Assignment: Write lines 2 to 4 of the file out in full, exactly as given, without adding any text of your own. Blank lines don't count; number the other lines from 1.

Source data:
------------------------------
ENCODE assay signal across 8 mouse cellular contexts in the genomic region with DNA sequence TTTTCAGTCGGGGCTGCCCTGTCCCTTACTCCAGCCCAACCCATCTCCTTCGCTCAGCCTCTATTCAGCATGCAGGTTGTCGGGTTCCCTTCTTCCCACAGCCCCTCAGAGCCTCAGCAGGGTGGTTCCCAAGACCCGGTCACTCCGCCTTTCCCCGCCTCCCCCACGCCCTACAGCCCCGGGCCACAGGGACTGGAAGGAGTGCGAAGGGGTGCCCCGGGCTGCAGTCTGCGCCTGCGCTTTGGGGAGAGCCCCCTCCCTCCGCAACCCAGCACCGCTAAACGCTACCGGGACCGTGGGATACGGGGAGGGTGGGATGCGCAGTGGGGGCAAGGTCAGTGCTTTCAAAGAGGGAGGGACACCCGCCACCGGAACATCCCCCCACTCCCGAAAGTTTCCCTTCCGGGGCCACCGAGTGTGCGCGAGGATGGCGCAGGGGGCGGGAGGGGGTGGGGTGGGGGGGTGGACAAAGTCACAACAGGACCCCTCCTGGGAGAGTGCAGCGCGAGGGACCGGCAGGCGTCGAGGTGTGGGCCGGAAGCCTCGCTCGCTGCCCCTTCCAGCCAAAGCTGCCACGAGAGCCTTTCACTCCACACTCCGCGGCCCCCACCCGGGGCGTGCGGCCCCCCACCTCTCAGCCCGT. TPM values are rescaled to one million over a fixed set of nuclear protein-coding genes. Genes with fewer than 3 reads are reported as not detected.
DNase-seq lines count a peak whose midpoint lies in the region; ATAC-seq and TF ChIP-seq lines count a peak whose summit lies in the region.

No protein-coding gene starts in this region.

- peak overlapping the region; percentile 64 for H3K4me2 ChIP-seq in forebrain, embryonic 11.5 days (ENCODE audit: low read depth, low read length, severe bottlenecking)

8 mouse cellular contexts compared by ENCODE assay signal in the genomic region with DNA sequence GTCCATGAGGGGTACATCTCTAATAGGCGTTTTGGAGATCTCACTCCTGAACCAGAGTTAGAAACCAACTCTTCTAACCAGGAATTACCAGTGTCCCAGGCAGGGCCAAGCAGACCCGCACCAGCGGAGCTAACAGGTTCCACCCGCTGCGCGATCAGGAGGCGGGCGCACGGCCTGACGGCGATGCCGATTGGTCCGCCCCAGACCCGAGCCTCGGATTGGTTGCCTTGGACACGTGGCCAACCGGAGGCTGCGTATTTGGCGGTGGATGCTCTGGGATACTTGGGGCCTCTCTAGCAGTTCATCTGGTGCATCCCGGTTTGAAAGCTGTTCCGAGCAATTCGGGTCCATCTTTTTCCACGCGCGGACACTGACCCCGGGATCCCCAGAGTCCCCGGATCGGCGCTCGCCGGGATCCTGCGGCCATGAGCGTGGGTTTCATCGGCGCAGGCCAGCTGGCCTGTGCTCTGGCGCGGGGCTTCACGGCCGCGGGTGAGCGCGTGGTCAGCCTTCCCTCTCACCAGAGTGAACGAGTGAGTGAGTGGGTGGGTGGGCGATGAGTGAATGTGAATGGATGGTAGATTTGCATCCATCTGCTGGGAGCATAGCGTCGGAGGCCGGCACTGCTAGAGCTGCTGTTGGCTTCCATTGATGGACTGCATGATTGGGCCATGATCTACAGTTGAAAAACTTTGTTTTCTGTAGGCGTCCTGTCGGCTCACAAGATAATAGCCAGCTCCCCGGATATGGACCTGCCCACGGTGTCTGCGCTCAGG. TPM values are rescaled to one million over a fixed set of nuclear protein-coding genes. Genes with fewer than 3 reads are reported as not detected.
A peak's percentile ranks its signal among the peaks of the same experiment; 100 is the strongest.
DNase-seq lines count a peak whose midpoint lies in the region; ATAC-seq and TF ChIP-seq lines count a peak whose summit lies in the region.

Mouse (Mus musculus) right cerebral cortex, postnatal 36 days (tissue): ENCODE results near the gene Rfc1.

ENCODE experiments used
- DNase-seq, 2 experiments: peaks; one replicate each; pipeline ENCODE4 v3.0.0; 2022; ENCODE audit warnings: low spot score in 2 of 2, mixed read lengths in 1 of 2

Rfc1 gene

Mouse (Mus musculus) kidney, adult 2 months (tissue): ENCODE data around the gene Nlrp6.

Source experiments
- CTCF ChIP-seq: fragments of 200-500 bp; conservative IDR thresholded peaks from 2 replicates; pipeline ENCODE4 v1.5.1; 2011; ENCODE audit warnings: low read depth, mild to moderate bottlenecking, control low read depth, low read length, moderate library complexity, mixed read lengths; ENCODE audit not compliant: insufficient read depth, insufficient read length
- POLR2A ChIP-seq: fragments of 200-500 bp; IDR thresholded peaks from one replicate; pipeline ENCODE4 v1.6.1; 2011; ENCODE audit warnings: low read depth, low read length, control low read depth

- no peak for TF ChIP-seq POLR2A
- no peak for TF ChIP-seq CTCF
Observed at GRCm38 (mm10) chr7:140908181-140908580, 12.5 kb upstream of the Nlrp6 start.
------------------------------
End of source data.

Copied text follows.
DNase-seq lines count a peak whose midpoint lies in the region; ATAC-seq and TF ChIP-seq lines count a peak whose summit lies in the region.

No protein-coding gene starts in this region.

- peak overlapping the region; percentile 64 for H3K4me2 ChIP-seq in forebrain, embryonic 11.5 days (ENCODE audit: low read depth, low read length, severe bottlenecking)